In my last job we talked a lot about culture. We had a great culture (we said). There was even a wall with all of the awards the company had earned because it was such a great place to work.
I remember someone came to me, as my program was getting shut down, and asked “was it you that left that review on Glassdoor?”
No… it wasn’t. I have never left a review on Glassdoor. I didn’t even know what “that review” was, but I was guessing it was not aligned with all of the “great place to work” awards hanging on the wall just one floor below us.
Recently on Twitter I’ve seen an excellent snippet from a few people:
“You don’t have a Glassdoor problem. You just have a problem.”
— Stacy Donovan Zapar (@StacyZapar) November 20, 2019
You Don’t Have a Glassdoor Problem, You Have A Problem https://t.co/aJqGbda11c
— Christopher Kurtz (@PeerThru) January 17, 2017
Nice column from my colleague Kirsten Davidson: “You don’t have a Glassdoor problem, you have a problem.” https://t.co/H9zY74tEoy
— Andrew Chamberlain, Ph.D. (@adchamberlain) December 5, 2016
It took me a minute to figure out what this sentence was saying, and then I was like “YES, ABSOLUTELY, YES!”
You see, CEOs and managers can get upset about employees anonymously airing their dirty laundry online. And Glassdoor makes it ridiculously simple for someone to air it all. But when management thinks the problem is that the laundry is aired on Glassdoor, they are missing the point entirely.
The sentence, by the way, comes from this short and super insightful post from 2016 titled: Opinion:You don’t have a Glassdoor problem, you have a problem. When you are done reading my post, go read Kirsten Davidson’s post and then share it on Twitter. It’s a message that we need to spread.
It’s not just Glassdoor… here’s an image I grabbed from Indeed, where employees can rate different aspects of their employer (which I am keeping anonymous):
The thing that sticks out to me first is that the highest score is only a 3.1 out of 5. That is pretty lame. The next thing that sticks out is that Culture isn’t even ranked. It is (sadly) grayed out. Neglected. Yuck.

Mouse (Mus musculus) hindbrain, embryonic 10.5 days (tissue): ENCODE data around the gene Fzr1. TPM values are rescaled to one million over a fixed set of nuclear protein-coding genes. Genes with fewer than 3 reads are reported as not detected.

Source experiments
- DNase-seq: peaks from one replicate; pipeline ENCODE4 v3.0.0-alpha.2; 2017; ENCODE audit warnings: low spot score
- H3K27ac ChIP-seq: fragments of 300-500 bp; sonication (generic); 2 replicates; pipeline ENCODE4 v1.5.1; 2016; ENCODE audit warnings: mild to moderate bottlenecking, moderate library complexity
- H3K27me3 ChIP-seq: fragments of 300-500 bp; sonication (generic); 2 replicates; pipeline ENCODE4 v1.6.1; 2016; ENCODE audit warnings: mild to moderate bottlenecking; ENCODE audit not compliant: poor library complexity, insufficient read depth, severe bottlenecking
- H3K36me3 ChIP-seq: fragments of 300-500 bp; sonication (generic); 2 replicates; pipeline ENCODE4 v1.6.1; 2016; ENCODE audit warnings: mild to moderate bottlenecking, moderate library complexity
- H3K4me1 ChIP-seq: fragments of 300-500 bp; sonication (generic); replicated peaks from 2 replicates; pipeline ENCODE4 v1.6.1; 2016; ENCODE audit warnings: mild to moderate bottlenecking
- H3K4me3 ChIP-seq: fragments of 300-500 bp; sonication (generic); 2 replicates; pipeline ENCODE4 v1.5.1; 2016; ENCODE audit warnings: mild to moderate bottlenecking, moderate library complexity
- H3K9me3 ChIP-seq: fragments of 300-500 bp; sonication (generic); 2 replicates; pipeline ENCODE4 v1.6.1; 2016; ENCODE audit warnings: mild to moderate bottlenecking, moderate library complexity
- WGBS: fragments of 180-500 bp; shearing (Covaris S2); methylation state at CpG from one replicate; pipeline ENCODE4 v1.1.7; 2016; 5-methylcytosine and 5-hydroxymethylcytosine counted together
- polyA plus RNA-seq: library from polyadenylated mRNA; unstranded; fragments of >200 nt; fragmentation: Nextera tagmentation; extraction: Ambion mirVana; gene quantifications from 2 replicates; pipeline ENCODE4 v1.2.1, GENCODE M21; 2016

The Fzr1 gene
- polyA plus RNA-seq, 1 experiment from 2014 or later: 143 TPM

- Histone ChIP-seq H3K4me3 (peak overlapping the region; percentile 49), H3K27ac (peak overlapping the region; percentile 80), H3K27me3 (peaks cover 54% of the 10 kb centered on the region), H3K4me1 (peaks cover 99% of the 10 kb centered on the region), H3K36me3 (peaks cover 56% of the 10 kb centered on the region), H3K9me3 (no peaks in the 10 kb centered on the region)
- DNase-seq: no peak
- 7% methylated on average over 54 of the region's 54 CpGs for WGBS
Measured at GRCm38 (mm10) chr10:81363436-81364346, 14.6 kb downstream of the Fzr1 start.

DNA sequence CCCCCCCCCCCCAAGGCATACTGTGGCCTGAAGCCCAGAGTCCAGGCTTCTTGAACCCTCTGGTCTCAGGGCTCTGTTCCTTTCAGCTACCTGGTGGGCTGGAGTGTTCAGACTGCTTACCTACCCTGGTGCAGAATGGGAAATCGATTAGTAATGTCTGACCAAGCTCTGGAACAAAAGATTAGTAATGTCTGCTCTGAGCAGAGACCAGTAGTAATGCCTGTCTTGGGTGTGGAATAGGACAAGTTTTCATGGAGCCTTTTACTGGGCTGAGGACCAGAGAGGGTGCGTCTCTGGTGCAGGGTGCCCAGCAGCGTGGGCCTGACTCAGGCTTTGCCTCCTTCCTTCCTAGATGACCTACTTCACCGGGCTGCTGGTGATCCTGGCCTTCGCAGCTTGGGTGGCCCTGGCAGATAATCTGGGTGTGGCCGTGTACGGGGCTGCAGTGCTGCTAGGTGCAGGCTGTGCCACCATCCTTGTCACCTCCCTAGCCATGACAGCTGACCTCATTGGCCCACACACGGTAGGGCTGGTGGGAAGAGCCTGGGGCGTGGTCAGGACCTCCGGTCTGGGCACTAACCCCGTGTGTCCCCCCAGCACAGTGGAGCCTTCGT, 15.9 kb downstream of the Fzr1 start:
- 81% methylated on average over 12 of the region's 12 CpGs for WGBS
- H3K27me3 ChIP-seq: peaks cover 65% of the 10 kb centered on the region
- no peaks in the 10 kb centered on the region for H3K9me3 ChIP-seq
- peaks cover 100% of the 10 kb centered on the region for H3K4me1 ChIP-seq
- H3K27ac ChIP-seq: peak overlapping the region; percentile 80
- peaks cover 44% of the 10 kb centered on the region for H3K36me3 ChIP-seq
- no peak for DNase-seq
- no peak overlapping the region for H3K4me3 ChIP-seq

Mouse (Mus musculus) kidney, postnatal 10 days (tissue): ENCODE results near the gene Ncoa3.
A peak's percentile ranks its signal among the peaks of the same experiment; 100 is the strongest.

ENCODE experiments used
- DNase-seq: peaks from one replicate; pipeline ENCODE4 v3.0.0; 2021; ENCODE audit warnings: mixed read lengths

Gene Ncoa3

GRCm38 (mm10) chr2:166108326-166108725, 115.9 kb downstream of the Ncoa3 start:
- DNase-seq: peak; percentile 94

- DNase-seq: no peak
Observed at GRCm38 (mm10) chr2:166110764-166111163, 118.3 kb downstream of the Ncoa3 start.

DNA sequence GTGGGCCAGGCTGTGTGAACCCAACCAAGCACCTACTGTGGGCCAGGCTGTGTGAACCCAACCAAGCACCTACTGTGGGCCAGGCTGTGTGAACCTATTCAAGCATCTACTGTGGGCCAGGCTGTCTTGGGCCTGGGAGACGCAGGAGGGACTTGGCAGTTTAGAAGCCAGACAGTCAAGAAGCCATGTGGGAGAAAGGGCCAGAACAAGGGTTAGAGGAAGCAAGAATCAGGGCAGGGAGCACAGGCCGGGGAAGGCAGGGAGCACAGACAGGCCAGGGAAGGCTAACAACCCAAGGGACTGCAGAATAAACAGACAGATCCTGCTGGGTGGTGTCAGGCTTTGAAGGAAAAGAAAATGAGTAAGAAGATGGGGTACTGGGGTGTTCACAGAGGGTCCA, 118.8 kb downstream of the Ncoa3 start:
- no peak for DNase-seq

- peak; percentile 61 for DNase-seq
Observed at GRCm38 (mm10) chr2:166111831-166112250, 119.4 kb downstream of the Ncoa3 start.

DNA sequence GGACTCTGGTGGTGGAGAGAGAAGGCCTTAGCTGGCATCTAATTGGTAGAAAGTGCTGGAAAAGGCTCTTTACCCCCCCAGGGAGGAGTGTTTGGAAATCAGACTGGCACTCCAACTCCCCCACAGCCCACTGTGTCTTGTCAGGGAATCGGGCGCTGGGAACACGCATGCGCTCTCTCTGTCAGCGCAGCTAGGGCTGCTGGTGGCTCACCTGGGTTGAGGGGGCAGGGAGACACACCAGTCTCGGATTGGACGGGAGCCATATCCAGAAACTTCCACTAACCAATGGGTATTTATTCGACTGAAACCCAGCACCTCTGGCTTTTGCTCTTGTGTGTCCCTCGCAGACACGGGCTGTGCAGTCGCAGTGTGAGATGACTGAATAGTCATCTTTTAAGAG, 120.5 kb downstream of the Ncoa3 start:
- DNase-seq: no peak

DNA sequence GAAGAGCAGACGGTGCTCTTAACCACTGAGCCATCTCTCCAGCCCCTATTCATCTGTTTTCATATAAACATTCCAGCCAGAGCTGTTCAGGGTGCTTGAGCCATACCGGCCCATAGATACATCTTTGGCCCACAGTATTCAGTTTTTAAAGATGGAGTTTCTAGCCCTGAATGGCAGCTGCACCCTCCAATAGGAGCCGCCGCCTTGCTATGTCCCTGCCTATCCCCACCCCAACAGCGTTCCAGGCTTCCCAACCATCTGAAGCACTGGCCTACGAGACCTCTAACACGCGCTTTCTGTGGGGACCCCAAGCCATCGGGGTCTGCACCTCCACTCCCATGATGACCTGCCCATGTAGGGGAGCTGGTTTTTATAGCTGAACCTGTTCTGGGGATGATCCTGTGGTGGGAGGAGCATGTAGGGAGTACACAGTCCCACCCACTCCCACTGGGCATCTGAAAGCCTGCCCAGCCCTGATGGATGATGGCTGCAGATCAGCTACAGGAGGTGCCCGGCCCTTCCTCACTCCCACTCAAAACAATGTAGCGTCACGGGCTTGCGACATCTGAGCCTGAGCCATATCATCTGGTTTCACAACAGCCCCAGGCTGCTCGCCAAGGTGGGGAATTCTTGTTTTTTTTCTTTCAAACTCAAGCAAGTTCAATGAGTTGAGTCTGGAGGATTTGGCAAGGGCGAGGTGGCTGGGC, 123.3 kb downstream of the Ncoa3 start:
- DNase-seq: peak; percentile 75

At Snowfly, we pride ourselves on being culture consultants. Our incentives and recognition tools help improve work-life balance, and the perception of pay and benefits, and how you feel about your job security, advancement, and career. Getting kudos from a manager (more than once a year, and even in front of the rest of the company) can certainly have an impact on how you feel about management, and the culture that is created.
Snowfly incentives, performance, gamification, and recognition all work together to move the needle on these five KPIs that employees talk about. Whether they take the time to talk about them online (Glassdoor, Indeed, etc.), or they whisper about them in the hallway with one another, or they vent to friends and family (who vow they would never want to work for a boss or company like that!), they are talking.
Is the problem that they are talking?
According to Kirsten Davidson, from her article, the problem is definitely not that they are talking. The fact that they are talking, really, is a gift to you.
So listen. Read, learn, and be honest and vulnerable about how you accept the information. And then work on improving things. Whether you put in an incentive system or just work on peer and manager recognitions, you can start to move the needle on these common employer branding KPIs.
Who knows… maybe with some strategic and purposeful planning and effort you’ll increase the scores, and beam with pride about the positive things employees are saying about you and your company.
Let Snowfly help with that. Reach out to talk to one of our success consultants, and we’ll share everything we can to help you change your culture.